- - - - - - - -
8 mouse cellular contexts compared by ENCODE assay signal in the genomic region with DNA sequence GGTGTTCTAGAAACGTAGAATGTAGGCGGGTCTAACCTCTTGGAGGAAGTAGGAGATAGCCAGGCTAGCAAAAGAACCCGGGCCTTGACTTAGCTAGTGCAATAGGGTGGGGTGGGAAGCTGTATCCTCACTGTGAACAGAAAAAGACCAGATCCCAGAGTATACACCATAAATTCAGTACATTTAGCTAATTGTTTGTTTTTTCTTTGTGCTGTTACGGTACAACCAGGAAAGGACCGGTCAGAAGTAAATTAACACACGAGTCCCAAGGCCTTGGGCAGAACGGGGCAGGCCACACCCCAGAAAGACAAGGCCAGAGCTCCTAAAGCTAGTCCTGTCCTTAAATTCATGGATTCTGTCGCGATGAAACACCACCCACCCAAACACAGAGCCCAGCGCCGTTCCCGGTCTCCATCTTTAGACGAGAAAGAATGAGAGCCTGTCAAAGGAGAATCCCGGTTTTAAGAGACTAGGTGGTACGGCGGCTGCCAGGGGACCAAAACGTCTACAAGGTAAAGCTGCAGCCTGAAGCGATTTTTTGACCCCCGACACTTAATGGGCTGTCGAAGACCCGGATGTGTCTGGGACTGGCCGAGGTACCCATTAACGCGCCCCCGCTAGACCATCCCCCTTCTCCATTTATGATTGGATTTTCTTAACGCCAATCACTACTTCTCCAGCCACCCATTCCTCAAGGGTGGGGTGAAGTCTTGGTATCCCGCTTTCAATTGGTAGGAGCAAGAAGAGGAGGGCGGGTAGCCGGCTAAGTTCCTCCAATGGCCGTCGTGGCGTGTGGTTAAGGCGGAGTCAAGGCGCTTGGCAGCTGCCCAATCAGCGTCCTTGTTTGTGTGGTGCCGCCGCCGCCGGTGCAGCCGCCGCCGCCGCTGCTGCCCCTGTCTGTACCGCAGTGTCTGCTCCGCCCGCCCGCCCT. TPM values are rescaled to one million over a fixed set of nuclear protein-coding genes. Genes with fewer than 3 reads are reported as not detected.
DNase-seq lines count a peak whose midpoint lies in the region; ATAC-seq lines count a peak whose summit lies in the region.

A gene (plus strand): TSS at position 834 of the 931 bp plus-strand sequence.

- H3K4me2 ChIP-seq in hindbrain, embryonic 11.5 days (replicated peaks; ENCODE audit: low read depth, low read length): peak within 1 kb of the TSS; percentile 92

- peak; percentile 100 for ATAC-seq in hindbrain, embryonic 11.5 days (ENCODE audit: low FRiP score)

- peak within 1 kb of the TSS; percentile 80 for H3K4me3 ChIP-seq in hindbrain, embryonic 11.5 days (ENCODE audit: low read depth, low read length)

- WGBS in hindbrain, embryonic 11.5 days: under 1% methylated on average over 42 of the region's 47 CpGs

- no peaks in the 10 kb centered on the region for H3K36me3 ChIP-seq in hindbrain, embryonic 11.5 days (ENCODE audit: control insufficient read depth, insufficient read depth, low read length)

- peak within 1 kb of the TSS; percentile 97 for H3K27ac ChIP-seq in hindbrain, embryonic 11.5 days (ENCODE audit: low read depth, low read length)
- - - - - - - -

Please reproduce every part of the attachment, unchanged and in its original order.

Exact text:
8 mouse cellular contexts compared by ENCODE assay signal in the genomic region with DNA sequence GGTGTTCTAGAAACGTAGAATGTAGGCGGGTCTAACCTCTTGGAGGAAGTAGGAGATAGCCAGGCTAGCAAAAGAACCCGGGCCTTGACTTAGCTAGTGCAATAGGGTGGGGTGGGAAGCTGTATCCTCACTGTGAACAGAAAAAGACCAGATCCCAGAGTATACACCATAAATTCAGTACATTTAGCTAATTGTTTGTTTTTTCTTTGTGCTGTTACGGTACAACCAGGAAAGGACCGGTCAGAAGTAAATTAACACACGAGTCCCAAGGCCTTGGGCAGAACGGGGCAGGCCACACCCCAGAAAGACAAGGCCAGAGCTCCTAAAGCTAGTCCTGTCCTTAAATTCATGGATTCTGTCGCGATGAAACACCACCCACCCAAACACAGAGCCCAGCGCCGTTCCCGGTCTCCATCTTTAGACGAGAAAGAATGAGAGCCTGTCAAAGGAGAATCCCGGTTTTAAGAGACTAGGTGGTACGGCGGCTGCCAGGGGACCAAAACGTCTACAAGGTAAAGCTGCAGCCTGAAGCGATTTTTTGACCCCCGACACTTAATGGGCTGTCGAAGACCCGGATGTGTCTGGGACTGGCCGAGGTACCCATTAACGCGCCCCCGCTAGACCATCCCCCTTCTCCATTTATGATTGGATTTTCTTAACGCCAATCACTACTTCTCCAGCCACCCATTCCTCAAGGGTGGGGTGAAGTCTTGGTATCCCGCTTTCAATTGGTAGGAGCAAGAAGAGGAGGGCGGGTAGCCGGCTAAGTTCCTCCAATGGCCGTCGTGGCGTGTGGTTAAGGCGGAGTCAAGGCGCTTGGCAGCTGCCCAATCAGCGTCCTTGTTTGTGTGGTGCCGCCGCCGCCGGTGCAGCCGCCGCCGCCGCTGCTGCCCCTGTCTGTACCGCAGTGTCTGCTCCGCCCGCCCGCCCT. TPM values are rescaled to one million over a fixed set of nuclear protein-coding genes. Genes with fewer than 3 reads are reported as not detected.
DNase-seq lines count a peak whose midpoint lies in the region; ATAC-seq lines count a peak whose summit lies in the region.

A gene (plus strand): TSS at position 834 of the 931 bp plus-strand sequence.

- H3K4me2 ChIP-seq in hindbrain, embryonic 11.5 days (replicated peaks; ENCODE audit: low read depth, low read length): peak within 1 kb of the TSS; percentile 92

- peak; percentile 100 for ATAC-seq in hindbrain, embryonic 11.5 days (ENCODE audit: low FRiP score)

- peak within 1 kb of the TSS; percentile 80 for H3K4me3 ChIP-seq in hindbrain, embryonic 11.5 days (ENCODE audit: low read depth, low read length)

- WGBS in hindbrain, embryonic 11.5 days: under 1% methylated on average over 42 of the region's 47 CpGs

- no peaks in the 10 kb centered on the region for H3K36me3 ChIP-seq in hindbrain, embryonic 11.5 days (ENCODE audit: control insufficient read depth, insufficient read depth, low read length)

- peak within 1 kb of the TSS; percentile 97 for H3K27ac ChIP-seq in hindbrain, embryonic 11.5 days (ENCODE audit: low read depth, low read length)